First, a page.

Coney Island

Coney Island station’s pricy solar panels have been dark for 7 years. No one knows when they’re coming back.

“We're wasting all of that solar energy every day that it’s not running.”

November 22, 2019 Scott Enman

Stillwell Terminal’s gleaming solar panel roof was once touted by the MTA as the centerpiece of a $310 million rehabilitation of the Coney Island station, which the transit agency declared a “Sparkling Jewel.” Yet the state-of-the-art project, the largest of its kind in the nation to cover a transit facility, was in operation for only seven years — and it hasn’t provided power since 2012.

When the terminal flooded during Superstorm Sandy, the water knocked out electrical equipment at the street level. But the solar panels, which are hurricane resistant, went largely undamaged. In May 2014, the MTA declared that plans were “currently underway for the system’s rehabilitation.” More than five years later, the panels are still offline.

“It was the biggest system of its kind in the world when it was built and really, New York City Transit and MTA were incredibly visionary and bold to build it in the first place because it really did set a precedent in all kinds of ways,” said Gregory Kiss, the architect of the sun-powered roof.

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“It was an amazing thing that they did and I give them lots of credit, but it’s kind of strange and surprising that for whatever reason they haven’t been able to fix it in such a long time.”

The 76,000-square-foot terrace, unveiled in 2005, provided the station with about 15 percent of its electricity per year, or roughly 250,000-kilowatt hours of energy every year. That’s equivalent to the annual power of 40 single-family homes. The system saved the MTA roughly $52,500 a year, depending on the number of sunny days.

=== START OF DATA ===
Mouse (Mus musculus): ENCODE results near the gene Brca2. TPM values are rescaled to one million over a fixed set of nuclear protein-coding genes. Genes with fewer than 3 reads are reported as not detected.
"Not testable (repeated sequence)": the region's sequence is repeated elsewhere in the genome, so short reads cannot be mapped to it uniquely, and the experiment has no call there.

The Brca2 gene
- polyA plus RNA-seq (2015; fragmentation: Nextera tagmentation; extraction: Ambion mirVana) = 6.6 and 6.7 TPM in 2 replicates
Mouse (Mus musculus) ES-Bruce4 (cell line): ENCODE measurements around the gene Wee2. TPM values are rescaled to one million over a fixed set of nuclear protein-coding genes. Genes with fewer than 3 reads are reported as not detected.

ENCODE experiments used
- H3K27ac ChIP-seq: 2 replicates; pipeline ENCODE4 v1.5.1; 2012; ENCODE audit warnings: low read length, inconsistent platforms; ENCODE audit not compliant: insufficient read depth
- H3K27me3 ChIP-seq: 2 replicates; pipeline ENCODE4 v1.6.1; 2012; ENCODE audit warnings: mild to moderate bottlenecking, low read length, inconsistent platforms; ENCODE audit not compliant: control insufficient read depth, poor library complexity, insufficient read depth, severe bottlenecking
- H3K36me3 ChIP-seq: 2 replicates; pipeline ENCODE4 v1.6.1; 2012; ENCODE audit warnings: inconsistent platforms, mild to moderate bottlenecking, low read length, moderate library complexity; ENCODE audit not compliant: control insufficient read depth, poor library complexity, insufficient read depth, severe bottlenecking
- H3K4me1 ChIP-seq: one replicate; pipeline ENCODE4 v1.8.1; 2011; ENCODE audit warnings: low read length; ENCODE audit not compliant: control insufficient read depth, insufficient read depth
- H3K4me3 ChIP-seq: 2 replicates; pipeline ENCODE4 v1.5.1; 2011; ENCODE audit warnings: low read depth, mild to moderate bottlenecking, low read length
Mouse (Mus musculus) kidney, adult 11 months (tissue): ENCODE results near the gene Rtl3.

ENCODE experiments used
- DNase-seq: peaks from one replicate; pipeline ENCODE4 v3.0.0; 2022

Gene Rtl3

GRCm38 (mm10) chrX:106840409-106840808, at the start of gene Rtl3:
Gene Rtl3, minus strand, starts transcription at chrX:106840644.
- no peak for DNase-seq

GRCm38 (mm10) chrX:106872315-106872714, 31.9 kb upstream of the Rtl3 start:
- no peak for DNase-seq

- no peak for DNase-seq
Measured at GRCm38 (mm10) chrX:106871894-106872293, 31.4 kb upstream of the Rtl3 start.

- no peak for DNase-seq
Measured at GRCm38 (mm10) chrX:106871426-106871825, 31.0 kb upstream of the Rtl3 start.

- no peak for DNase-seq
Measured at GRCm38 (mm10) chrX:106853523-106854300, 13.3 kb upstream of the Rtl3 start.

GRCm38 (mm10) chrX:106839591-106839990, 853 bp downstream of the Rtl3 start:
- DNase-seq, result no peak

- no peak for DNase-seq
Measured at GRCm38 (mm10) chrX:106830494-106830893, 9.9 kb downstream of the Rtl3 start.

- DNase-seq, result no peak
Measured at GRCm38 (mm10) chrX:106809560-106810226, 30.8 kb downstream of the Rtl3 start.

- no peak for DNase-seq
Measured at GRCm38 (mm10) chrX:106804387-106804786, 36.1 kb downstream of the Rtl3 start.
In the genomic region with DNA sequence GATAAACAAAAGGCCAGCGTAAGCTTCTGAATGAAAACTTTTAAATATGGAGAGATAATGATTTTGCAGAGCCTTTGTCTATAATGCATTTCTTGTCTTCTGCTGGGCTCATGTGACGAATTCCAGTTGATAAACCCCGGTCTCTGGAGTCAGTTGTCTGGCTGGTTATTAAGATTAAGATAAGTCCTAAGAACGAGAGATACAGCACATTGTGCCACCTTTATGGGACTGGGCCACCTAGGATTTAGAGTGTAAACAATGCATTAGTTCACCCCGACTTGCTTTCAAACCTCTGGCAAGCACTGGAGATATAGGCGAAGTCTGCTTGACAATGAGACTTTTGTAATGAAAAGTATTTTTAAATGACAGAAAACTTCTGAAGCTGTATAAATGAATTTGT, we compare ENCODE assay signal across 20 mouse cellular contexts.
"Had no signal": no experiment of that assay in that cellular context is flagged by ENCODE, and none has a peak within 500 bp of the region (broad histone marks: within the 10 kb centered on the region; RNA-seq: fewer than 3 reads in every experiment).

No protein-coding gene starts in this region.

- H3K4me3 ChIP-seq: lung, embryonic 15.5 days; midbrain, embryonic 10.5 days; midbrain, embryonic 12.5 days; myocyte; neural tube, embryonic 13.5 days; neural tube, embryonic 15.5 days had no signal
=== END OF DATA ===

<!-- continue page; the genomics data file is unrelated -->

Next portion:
In the time that the system has been out of order, the solar panels could have saved the agency around $367,500.

Here’s a look at the station’s roof. Photo: Adam Friedberg

The canopy provided electricity for the 100-year-old station’s lights, token booths, police facility and crew quarters, but it was not connected to the grid, meaning any excess electricity was wasted.

Due to millions of dollars in damage caused by Sandy, however, the MTA said it had to triage its resources to areas that directly affected train and bus service.


“As part of our overall program to recover from the storm we are currently engaging with the private energy services industry to explore strategies for restoring the solar roof system at the Stillwell Avenue station,” MTA spokesperson Andrei Berman told the Eagle. The MTA declined to comment on why the system hasn’t been fixed, despite saying in 2014 that plans were “underway” to fix it.

The MTA could not provide an exact price tag for the solar project, but installing solar panels in Germany’s Lehrter Station cost roughly $4.8 million, according to Wired.

As the largest above-ground station in the subway system and the largest rapid-transit terminal in the world, the Stillwell Avenue project was likely well above that figure, and Kiss said the MTA tends to spend more money to make things last longer.

“The way that New York City Transit builds things is incredibly durable,” Kiss said. “They build things to a much higher standard then you’ll ever see in the private sector because their subways run 24/7 all year; they never stop. The costs that the subway system pays for things are really not comparable to just about any other kind of project.”

Here’s a look at the underside of the solar panels from the inside of the Stillwell Avenue station. Photo: Adam Friedberg

The dome, made of glass and steel, was designed by Kiss’ firm Kiss + Cathcart. The project was awarded an honorable mention in 2007 for being a top 10 green building.

The roof was estimated to cut back on more than 17,000 tons of carbon dioxide emissions over 40 years, according to the New York Post.

Kiss said he was perplexed as to why the system wasn’t up and running already, and argued that the MTA could immediately reap financial benefits by turning it on.

“Fixing it would be totally worthwhile because basically the whole system, except for that relatively small part that was in that downstairs room, is fine. It’s ready to go,” he said. “They should do it right away, because we’re wasting all of that solar energy every day that it’s not running.”

Follow reporter Scott Enman on Twitter.


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